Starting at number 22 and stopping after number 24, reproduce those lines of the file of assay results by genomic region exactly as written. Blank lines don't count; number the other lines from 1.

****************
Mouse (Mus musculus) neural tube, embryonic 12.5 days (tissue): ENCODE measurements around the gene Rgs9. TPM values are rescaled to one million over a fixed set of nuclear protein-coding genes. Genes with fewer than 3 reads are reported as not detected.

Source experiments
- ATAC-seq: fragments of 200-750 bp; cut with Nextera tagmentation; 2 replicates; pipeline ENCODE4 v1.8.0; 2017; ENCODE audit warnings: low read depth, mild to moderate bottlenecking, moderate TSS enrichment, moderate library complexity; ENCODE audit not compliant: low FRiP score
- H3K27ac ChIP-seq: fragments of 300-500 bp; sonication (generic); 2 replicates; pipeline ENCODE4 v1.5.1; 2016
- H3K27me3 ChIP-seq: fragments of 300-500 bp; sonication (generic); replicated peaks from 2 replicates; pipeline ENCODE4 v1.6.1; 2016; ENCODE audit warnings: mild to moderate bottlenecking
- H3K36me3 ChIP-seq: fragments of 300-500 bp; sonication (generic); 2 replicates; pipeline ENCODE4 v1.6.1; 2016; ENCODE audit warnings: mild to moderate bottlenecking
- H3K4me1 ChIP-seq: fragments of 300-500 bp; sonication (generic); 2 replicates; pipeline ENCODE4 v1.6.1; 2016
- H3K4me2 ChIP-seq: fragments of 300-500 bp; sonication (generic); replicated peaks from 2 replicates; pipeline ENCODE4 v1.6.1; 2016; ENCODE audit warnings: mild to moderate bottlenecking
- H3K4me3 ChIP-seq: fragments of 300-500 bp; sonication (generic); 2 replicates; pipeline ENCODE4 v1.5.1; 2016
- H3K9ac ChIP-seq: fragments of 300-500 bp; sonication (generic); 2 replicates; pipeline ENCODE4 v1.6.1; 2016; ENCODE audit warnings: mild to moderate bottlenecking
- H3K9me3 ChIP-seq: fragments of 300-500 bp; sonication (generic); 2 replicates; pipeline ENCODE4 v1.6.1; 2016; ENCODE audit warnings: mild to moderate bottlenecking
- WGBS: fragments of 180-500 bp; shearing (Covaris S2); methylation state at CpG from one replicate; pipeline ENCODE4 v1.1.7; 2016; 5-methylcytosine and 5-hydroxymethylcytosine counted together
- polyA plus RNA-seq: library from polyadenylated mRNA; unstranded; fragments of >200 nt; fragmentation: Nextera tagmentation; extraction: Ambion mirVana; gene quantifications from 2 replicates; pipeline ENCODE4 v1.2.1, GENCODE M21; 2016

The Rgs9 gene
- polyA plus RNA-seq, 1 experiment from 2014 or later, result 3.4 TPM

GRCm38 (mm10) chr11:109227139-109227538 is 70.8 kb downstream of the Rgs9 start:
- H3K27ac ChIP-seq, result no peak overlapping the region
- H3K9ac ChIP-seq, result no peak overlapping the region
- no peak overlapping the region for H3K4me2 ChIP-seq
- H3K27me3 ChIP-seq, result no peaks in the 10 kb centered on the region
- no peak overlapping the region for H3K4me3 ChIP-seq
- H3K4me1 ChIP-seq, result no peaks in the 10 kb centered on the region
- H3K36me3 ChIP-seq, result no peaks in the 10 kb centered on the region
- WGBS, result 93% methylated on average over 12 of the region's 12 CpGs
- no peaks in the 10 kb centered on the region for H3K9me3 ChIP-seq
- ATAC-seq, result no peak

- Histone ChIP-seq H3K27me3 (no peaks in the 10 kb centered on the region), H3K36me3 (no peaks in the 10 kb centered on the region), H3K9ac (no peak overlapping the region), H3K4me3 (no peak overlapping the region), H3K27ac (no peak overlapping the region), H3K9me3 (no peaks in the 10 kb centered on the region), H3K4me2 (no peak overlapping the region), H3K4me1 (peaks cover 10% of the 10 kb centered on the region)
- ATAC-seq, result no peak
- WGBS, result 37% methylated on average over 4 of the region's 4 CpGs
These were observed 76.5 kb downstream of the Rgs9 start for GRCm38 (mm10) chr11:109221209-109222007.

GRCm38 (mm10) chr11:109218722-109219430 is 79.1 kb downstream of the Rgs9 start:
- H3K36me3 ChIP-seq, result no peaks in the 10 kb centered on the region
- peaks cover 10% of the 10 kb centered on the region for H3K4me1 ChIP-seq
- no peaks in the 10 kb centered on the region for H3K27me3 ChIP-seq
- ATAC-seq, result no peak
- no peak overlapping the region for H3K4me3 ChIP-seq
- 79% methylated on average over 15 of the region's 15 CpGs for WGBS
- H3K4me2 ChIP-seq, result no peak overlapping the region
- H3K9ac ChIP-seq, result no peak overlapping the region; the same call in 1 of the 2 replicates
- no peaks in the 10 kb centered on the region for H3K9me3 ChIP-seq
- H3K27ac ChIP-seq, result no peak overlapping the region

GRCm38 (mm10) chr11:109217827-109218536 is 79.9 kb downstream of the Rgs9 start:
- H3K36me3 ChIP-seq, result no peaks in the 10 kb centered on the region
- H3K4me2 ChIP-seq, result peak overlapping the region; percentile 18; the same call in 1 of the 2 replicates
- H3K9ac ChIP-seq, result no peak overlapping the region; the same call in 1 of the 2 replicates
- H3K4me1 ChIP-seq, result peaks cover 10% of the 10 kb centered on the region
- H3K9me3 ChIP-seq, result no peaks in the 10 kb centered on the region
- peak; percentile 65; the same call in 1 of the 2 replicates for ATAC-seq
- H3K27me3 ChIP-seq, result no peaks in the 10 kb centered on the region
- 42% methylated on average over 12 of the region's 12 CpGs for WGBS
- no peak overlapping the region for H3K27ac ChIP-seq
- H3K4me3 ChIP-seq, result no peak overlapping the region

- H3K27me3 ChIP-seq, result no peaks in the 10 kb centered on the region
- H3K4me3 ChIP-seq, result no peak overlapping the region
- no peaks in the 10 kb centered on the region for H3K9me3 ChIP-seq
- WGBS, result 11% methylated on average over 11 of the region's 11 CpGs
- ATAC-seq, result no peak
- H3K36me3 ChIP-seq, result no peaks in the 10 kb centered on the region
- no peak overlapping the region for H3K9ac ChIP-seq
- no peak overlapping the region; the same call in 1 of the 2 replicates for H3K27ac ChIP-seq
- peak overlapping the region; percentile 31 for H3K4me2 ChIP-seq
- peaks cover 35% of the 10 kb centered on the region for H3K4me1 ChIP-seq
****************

- H3K4me1 ChIP-seq, result no peaks in the 10 kb centered on the region
- H3K36me3 ChIP-seq, result no peaks in the 10 kb centered on the region
- WGBS, result 93% methylated on average over 12 of the region's 12 CpGs